Republican Senators Unite to Block ATF Rule

( – Republicans voted with Democrats to pass the Bipartisan Safer Communities Act in 2022. The legislation was the first gun control bill passed at the federal level in decades. One of the things it did was allow expanded background checks. Conservative lawmakers are now trying to block a Bureau of Alcohol, Tobacco, Firearms and Explosives (ATF) rule implementing the expansion.

On May 15, Senator John Cornyn (R-TX) and 44 other GOP senators introduced S.J. Res. 83, a Congressional Review Act joint resolution of disapproval. The resolution seeks to overturn the latest ATF rule that requires more gun sellers to run background checks. For example, individuals selling firearms at gun shows are now required to run them, thus closing the gun show loophole.

Cornyn negotiated the 2022 gun bill that allowed the ATF to expand the background checks, but he’s angry now. Roll Call reported that the Republican senator argued the new rule went beyond what he intended. He said every time Democrats “ask for bipartisanship […] they overreach and undermine any sort of good-faith negotiations” lawmakers engage in moving forward.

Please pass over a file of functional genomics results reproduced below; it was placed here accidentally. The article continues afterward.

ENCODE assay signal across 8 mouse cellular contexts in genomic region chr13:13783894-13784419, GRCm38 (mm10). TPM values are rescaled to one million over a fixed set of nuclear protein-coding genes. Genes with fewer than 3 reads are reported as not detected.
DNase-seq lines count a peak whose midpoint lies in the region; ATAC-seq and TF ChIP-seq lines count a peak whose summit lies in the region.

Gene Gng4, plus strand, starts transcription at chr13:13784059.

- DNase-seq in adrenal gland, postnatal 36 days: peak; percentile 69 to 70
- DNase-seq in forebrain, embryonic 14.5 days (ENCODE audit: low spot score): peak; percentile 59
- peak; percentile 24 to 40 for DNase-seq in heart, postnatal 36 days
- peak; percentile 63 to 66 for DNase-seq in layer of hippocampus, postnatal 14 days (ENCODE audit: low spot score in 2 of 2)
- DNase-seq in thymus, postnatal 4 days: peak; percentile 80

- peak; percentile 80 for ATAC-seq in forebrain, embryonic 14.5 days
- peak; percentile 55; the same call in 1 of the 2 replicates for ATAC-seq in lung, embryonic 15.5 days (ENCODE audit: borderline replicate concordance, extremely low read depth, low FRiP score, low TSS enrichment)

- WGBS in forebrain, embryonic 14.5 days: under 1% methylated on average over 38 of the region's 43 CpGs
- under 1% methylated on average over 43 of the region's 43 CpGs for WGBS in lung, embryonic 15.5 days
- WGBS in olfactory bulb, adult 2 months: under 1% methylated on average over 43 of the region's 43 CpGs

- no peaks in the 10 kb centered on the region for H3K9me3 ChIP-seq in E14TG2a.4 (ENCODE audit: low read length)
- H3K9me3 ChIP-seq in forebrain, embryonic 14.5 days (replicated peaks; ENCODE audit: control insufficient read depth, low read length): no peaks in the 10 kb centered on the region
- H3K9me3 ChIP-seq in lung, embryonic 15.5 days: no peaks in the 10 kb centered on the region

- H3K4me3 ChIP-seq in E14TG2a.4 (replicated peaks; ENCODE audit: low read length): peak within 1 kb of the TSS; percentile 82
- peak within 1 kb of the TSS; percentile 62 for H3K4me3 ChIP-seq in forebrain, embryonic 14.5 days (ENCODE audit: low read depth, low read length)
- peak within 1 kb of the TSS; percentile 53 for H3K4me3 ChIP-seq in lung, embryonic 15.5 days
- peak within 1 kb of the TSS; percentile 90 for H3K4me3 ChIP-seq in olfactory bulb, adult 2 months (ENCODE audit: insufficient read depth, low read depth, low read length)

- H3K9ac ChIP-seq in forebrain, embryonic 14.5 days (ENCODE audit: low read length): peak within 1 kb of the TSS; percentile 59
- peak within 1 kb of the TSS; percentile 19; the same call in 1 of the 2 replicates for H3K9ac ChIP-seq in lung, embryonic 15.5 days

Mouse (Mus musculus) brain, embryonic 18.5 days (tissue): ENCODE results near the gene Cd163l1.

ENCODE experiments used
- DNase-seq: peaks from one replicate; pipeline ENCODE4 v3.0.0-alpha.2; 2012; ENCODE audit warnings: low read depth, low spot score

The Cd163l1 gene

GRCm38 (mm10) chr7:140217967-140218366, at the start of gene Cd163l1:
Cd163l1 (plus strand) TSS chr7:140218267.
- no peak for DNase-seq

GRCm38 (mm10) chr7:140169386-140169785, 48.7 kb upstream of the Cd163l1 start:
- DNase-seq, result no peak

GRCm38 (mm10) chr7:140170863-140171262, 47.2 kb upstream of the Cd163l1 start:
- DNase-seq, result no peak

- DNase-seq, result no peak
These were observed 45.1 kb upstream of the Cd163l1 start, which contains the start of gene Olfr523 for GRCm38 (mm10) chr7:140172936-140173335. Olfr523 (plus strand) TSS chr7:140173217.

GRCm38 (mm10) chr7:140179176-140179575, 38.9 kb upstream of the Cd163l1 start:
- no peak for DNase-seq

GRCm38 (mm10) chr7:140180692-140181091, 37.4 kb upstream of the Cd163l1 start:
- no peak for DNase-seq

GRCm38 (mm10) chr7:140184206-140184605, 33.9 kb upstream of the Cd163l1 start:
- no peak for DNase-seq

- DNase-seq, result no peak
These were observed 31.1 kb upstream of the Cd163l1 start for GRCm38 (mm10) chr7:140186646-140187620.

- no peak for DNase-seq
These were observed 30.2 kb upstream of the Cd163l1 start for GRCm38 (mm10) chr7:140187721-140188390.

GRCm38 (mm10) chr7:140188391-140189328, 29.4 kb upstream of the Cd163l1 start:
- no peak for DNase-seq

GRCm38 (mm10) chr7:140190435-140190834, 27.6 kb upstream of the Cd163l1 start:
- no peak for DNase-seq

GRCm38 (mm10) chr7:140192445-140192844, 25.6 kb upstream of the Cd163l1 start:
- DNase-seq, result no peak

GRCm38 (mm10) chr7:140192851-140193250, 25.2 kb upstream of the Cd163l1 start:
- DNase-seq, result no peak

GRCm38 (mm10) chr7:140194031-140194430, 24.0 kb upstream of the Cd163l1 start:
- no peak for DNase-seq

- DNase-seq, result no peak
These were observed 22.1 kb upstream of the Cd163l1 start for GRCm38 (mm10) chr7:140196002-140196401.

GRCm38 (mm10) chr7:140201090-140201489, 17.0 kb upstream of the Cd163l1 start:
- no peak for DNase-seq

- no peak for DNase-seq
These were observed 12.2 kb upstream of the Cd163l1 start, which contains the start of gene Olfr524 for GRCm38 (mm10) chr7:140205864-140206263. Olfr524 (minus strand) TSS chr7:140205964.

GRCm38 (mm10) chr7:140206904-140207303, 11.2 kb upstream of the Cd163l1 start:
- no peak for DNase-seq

Twenty-six Republican attorneys general have sued the ATF to block the expanded rule from going into effect.

Moms Demand Gun Action and Everytown for Gun Safety, two gun control groups formed in the wake of the 2012 Sandy Hook Elementary School massacre, released statements responding to the 45 senators. John Feinblatt, Everytown’s president, argued that repealing the ATF rule would make it easier for criminals and traffickers to get weapons. He called on the Senate to vote against the resolution.

Moms Demand Action Executive Director Angela Ferrell-Zabala argued the American people support stronger background checks and said repealing the rule would allow traffickers to continue to profit from the gun violence crisis.

Sen. Thom Tillis (R-NC), another one of the Republicans who negotiated the bill, is among those trying to stop the ATF rule. He praised the Democratic lawmakers who worked with him to negotiate the bill but issued a warning. Tillis explained the legislation was “considered a once-in-a-generation bill,” but if the White House doesn’t respect the parameters of the law, then they’ll be “responsible for it waiting for another generation” to pass something else.

Republicans would need Democratic support to pass the resolution.

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